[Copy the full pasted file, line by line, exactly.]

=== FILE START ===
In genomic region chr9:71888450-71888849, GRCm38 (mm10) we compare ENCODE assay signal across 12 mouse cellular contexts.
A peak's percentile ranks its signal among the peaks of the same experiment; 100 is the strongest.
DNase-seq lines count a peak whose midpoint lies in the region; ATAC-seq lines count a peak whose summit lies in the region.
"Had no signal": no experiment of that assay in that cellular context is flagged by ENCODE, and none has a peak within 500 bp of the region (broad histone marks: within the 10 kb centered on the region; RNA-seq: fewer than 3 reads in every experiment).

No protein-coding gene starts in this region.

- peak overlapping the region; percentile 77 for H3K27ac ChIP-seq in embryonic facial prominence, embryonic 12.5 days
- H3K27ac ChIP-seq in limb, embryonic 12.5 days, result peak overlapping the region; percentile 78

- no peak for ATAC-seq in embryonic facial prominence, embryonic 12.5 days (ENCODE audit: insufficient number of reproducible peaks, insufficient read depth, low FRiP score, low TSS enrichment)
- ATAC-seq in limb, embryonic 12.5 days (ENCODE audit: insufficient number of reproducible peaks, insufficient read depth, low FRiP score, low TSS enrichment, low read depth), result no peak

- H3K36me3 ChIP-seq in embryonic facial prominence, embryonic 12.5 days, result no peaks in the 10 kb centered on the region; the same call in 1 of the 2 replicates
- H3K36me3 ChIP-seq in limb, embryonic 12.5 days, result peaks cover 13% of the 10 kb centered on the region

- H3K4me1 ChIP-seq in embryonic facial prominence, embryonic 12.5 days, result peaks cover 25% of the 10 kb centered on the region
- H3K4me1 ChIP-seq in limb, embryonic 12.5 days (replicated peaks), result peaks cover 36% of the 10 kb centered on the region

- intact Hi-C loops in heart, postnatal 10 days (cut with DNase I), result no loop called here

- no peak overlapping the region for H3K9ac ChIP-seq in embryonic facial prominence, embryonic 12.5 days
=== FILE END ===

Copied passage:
In genomic region chr9:71888450-71888849, GRCm38 (mm10) we compare ENCODE assay signal across 12 mouse cellular contexts.
A peak's percentile ranks its signal among the peaks of the same experiment; 100 is the strongest.
DNase-seq lines count a peak whose midpoint lies in the region; ATAC-seq lines count a peak whose summit lies in the region.
"Had no signal": no experiment of that assay in that cellular context is flagged by ENCODE, and none has a peak within 500 bp of the region (broad histone marks: within the 10 kb centered on the region; RNA-seq: fewer than 3 reads in every experiment).

No protein-coding gene starts in this region.

- peak overlapping the region; percentile 77 for H3K27ac ChIP-seq in embryonic facial prominence, embryonic 12.5 days
- H3K27ac ChIP-seq in limb, embryonic 12.5 days, result peak overlapping the region; percentile 78

- no peak for ATAC-seq in embryonic facial prominence, embryonic 12.5 days (ENCODE audit: insufficient number of reproducible peaks, insufficient read depth, low FRiP score, low TSS enrichment)
- ATAC-seq in limb, embryonic 12.5 days (ENCODE audit: insufficient number of reproducible peaks, insufficient read depth, low FRiP score, low TSS enrichment, low read depth), result no peak

- H3K36me3 ChIP-seq in embryonic facial prominence, embryonic 12.5 days, result no peaks in the 10 kb centered on the region; the same call in 1 of the 2 replicates
- H3K36me3 ChIP-seq in limb, embryonic 12.5 days, result peaks cover 13% of the 10 kb centered on the region

- H3K4me1 ChIP-seq in embryonic facial prominence, embryonic 12.5 days, result peaks cover 25% of the 10 kb centered on the region
- H3K4me1 ChIP-seq in limb, embryonic 12.5 days (replicated peaks), result peaks cover 36% of the 10 kb centered on the region

- intact Hi-C loops in heart, postnatal 10 days (cut with DNase I), result no loop called here

- no peak overlapping the region for H3K9ac ChIP-seq in embryonic facial prominence, embryonic 12.5 days